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  • 11/25/15--06:00: A Closer Look: The Distiller
  • Gin DistillingHere is a story of a Brooklyn man who was tired of his job and decided to start a distillery instead. Click through for your dose of maker inspiration.   We all love the background story of a maker that chose to turn his passion into a living. It's a dream, or at least a quiet whisper in the back of every maker's head "if I could make my passion my job I would be thrilled". Brad Estabrooke talks about his journey to become the first Gin Distiller in Brooklyn since prohibition, and a few lessons on what it takes to follow your dream.

    Are you moving towards that small voice in your head? Life's too short to spend it wondering what the other path would have looked like. We'd love to hear from you, on what your dream would be. If you took that step, what would you strike out to do?

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    Titanium RingWorking with titanium is not for the faint of heart. The metal is hard enough to snub many of your tools, but if you have the patience it can really be rewarding. Take a look at this project write up making a ring from a sheet of titanium.   Finished Ring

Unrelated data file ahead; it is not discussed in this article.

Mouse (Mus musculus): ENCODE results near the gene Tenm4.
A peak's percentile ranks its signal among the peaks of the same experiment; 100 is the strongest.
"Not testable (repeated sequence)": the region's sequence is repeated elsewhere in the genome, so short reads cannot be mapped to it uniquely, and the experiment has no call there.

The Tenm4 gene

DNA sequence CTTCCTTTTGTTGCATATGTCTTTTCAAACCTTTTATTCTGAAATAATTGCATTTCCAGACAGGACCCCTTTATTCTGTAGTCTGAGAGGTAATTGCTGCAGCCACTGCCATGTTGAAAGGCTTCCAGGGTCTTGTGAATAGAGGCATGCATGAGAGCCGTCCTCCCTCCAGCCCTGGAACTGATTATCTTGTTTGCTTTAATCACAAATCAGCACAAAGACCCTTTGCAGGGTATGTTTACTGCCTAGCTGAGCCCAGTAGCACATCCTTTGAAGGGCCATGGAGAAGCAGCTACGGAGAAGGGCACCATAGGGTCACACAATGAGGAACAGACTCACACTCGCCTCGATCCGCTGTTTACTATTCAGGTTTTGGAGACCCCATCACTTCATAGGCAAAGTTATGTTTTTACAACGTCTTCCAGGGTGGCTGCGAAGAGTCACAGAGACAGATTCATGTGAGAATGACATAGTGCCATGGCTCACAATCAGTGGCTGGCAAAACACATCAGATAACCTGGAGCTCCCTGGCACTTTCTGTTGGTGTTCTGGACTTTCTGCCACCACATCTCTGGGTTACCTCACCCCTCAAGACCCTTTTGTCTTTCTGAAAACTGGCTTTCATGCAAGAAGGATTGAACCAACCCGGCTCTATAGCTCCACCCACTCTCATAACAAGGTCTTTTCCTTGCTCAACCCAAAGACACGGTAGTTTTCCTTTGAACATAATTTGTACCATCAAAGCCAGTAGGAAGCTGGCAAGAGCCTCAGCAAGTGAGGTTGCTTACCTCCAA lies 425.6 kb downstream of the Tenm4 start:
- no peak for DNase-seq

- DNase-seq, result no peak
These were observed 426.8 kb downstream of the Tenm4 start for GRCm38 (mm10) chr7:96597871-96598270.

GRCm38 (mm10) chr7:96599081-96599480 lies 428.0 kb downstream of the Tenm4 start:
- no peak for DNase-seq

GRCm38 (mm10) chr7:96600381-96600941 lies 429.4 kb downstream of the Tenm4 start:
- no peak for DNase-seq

I don't plan on making a ring from this metal in the near future, but I love to read about the process and methods it takes to make a great finished product. Here's a video of the project, and you can go here to see all of the steps in the process.

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    Why you should buy a ratcheting screwdriver

    You know we here at ManMade always have praise for specialized, high-quality, long lasting tools. Chris went in-depth on screwdrivers earlier this year, and I second his opinion: 
    "a high-quality set of wood handled screwdrivers are a true joy to use." But let me also put in a plug for the less-glamorous cousin, the ratcheting screwdriver. It probably won't last a lifetime, and it's certainly not hand-crafted, but it can be a joy to use, in the right circumstances, and I think every guy should own one (or two, or three).

    Throw one in your toolbox, another in the trunk of your car, and a leave a third in your desk drawer at the office. Make sure you get a model that stores a collection of bits in the handle, and you'll be prepared for (almost) any screw-related challenge. 

    Now, you might be tempted to just go out and buy the first ratcheting screwdriver you see on an endcap at the hardware store (they're all the same, right!?). But don't be. A crappy ratcheting mechanism is, well ... crappy. And as with any tool that has moving parts, you want one that's well-made, or it'll fall apart on you.

    Who Needs One